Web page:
Wikipedians versus Academics
A few days ago Wikipedians (Wikipedia users, most of whom are anonymous white males 25 years old or younger) reached a consensus to rename Wikipedia’s article Côte d'Ivoire to Ivory Coast. Wikipedia’s co-founder Jimbo Wales called this “the right decision” and stated: “What would be weird would be to use a name that most English speakers don't know and can't spell, for the sake of some pseudo-academic reasons.” That “pseudo-academic reasons”, coming from the co-founder of the world’s most popular encyclopedia in this particular situation (Encyclopedia Britannica has this article named Côte d'Ivoire) was not entirely unexpected. It is a well known fact that Wikipedians do not really care either about academic reasons or about academic credentials. To them the most important credential is being an expert in collaborative, volunteer development of an open encyclopedia that is using wiki software. Wikipedia’s administrator Gwen Gale is sure that “A citation from a reliable secondary source trumps any academic qualification.” Wikipedia’s arbitrator (a member of Wikipedia Superior Court) Jclemens exclaims: “Wikipedia is a tertiary source that reflects reliable secondary sources--since when do we want our tertiary project edited by academicians with direct access to primary sources?” Jclemens said this in regards to the article “The 'Undue Weight' of Truth on Wikipedia”, published in The Chronicle Review on February 12, 2012. The article was written by Professor Timothy Messer-Kruse who tried to improve a Wikipedia’s article “Haymarket affair”, on which he is the world known expert. Sure enough he was prevented from sharing his expertise, and instead was advised "to have a quick look at Wikipedia's civility policy" and “at Wikipedia's policy on sockpuppets”. Wikipedia’s user Cerejota explains: “Most human beings are not academics, so it follows this is not an academic encyclopedia.” Wikipedia's administrator dave souza says: "It can be a struggle and undoubtedly off-putting to academics used to their authority carrying weight, but here authority must be based on verifiable sources clearly and fairly presented. The success of this project comes, in my opinion, from it being a forum open to all and not a hierarchy of academic rankings."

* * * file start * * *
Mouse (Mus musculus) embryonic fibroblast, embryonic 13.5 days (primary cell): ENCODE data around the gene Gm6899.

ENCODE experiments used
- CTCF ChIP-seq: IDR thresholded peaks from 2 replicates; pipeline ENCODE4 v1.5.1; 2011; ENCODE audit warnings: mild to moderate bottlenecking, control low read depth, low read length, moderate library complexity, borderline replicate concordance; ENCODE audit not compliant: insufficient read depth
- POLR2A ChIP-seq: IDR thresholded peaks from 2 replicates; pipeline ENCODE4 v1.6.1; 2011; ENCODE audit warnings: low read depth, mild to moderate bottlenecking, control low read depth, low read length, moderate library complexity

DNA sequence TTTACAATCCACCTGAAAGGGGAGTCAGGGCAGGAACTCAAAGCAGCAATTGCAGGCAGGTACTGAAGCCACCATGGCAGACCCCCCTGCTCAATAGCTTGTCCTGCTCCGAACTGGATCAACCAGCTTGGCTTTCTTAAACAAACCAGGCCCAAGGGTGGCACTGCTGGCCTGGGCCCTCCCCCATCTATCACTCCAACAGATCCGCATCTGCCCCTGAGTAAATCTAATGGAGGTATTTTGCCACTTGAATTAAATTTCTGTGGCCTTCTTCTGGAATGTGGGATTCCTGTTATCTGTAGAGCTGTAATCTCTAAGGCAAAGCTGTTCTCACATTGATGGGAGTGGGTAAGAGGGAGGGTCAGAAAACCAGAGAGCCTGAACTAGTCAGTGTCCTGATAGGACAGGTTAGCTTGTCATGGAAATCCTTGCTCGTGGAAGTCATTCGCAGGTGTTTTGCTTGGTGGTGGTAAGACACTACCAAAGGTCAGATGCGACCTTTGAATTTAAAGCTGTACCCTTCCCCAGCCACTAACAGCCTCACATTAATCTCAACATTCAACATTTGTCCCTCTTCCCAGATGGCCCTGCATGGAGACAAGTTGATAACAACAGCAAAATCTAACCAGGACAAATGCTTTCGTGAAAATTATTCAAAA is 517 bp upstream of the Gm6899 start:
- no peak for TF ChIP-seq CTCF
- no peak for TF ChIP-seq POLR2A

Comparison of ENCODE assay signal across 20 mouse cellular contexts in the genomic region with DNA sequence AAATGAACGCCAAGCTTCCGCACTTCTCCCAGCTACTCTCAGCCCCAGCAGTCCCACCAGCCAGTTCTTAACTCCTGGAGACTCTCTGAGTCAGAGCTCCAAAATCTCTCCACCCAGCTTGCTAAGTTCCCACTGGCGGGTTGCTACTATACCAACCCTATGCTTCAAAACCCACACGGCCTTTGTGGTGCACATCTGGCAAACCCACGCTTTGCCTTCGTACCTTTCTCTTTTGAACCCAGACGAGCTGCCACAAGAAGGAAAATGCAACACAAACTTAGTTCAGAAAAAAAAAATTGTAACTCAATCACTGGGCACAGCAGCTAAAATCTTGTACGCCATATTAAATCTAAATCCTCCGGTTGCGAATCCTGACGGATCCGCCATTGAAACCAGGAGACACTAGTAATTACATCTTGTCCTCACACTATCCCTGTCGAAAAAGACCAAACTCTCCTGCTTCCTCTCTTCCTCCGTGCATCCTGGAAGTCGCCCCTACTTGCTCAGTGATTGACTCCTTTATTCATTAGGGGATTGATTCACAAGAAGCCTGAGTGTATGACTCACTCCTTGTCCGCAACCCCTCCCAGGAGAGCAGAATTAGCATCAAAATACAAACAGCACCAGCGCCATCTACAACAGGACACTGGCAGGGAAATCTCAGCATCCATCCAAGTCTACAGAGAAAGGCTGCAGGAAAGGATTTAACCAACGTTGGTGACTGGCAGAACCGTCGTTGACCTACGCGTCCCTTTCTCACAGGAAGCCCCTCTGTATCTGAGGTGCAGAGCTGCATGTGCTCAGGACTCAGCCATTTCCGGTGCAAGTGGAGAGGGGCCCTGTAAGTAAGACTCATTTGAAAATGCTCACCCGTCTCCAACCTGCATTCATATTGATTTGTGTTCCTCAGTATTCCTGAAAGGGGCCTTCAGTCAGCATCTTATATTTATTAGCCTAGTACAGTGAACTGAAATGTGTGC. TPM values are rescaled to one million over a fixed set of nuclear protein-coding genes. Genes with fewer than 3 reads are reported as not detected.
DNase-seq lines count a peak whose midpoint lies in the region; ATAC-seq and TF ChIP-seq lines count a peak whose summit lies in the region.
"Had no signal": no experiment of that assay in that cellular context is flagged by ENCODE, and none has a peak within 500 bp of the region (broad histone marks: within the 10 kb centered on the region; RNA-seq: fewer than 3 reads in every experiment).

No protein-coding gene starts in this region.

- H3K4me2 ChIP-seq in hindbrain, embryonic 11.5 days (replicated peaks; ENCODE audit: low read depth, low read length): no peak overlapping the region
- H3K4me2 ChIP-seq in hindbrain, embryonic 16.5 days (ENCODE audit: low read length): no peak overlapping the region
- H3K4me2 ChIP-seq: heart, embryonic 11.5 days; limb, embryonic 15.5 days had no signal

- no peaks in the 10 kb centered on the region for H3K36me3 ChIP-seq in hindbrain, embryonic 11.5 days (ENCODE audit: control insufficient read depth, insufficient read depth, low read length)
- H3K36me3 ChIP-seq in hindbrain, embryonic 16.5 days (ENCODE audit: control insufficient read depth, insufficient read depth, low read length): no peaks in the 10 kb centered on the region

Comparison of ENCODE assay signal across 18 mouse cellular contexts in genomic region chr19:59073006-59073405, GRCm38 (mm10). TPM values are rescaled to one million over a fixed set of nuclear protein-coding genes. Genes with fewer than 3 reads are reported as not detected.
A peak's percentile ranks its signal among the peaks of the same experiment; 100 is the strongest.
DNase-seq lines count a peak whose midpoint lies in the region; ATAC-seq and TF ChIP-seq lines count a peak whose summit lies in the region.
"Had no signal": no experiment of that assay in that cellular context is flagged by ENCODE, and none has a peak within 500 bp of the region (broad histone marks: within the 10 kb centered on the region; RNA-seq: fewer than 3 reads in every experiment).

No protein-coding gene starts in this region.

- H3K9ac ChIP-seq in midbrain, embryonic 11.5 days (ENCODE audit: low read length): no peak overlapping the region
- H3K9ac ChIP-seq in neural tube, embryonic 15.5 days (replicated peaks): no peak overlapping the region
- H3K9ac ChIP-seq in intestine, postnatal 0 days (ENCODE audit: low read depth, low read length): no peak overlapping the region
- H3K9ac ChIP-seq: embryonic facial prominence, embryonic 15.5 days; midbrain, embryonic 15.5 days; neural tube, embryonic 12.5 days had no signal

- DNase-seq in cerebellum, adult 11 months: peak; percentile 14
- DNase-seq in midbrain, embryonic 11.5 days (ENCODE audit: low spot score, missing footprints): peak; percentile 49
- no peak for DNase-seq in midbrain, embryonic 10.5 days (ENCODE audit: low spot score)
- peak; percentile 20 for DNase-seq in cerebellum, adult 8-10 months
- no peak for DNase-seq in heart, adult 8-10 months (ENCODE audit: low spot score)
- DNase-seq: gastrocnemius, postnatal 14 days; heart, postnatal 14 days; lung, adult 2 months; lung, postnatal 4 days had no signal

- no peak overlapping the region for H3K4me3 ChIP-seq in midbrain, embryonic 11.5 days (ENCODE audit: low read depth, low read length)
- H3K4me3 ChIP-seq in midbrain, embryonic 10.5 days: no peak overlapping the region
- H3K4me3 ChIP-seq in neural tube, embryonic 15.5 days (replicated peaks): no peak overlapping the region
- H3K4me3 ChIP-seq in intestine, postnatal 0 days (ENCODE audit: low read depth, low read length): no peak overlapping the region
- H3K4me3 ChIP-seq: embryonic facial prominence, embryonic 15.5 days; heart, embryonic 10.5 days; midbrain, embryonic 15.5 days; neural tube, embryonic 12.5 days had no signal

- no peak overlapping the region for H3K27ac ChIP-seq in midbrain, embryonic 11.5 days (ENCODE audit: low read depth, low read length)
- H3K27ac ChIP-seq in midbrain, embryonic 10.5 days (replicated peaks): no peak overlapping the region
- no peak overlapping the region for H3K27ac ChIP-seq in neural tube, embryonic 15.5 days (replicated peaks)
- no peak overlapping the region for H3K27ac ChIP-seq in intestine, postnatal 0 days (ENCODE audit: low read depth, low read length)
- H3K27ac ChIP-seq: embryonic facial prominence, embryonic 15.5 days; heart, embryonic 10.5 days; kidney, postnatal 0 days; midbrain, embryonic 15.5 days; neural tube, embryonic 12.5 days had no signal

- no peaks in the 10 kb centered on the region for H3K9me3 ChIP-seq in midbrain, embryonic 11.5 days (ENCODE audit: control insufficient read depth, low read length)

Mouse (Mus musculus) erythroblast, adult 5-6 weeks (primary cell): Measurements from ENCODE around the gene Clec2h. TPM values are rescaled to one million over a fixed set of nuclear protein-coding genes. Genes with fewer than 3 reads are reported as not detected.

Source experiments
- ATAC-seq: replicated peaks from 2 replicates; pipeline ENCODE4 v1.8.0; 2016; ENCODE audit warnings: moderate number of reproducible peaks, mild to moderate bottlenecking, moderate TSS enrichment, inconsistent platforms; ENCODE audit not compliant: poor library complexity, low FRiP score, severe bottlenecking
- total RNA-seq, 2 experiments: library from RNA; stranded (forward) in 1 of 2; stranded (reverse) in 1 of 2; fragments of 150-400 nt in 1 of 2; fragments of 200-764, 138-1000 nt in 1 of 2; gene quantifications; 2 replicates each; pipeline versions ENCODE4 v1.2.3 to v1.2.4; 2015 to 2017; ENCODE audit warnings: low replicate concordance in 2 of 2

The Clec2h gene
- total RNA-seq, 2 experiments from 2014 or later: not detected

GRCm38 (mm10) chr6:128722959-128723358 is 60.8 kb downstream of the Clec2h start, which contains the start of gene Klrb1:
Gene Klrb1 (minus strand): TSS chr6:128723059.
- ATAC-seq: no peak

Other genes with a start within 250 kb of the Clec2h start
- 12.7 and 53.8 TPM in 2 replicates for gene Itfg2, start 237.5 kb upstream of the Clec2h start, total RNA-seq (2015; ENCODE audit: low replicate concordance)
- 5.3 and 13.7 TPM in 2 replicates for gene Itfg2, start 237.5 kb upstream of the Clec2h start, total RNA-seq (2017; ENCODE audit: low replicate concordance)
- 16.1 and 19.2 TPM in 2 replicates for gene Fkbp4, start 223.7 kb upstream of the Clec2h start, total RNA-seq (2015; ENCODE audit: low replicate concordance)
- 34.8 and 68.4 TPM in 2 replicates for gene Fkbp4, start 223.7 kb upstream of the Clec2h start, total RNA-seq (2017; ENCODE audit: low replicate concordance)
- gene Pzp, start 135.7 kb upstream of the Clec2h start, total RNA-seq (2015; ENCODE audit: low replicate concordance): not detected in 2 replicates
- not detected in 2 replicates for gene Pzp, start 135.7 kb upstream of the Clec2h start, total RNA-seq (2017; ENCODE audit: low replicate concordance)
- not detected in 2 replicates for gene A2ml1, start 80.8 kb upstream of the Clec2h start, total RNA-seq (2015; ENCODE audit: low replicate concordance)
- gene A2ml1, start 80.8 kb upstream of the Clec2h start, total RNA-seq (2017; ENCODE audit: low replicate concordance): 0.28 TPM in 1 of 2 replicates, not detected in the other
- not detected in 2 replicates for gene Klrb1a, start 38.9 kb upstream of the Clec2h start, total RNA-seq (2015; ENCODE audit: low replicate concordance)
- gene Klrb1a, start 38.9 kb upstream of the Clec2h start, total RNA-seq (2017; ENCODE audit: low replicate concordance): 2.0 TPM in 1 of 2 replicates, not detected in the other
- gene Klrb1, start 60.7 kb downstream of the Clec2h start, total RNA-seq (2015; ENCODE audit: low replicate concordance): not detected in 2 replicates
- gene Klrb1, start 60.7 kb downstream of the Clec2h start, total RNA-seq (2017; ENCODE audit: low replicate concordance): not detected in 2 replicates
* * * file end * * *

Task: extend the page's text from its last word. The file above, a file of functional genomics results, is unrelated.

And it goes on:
No wonder many academics find editing Wikipedia and dealing with Wikipedians to be an unpleasant experience, and unproductive waste of time. Wikipedia co-founder Dr. Larry Sanger barely avoided being blocked from Wikipedia by Wikipedia’s administrator Beeblebrox who has administrative tools in spite of having difficulties in spelling and being very uncivil. Professor Messer-Kruse was lucky he did not get banned from Wikipedia for so called “self-promotion”. Professor Carl Hewitt was not so lucky. Professor Hewitt was banned from Wikipedia for improving scientific articles by providing references to his own works. On the other hand Wikipedia’s administrator Gwen Gale (Heidi Wyss) who wrote two articles about absolutely not notable self was never sanctioned even after the articles were discovered and removed from Wikipedia. Even pseudo-academics are treated better than the real ones are. Jimbo Wales called user Essjay “a fantastic editor and trusted member of the community” just after it was discovered that 24-years old college dropout Essjay lied about his academic credentials.
John Harnad, a professor of mathematics and statistics at Concordia University in Montréal calls Wikipedia “a Tyranny of the Ignorant”. The professor continues: “It is a return to the Dark Ages, with an element of chaos that is greatly enhanced by the mass communications tools available in the internet. It involves a reduction of all genuine achievements to parity with the very basest, most primitive notions of the ignorant and undereducated. The encyclopedists would never have proposed that their work was to be an equal collaboration of the ignorant and the educated. It was to be a vehicle for raising the former from their ignorance by making the most valuable achievements of human endeavor available to all.”
Maybe one day Wikipedia co-founder will realize that a name of an encyclopedic article should not deepened on convenience of its spelling for English speakers. Maybe one day Wikipedians will realize that no encyclopedia could be written on a principal of “an equal collaboration of the ignorant and the educated”. Maybe one day Wikipedia administrators will understand that although “most human beings are not academics” the ones who are should not be treated with suspicion. Until then Wikipedia will remain “a Tyranny of the ignorant.”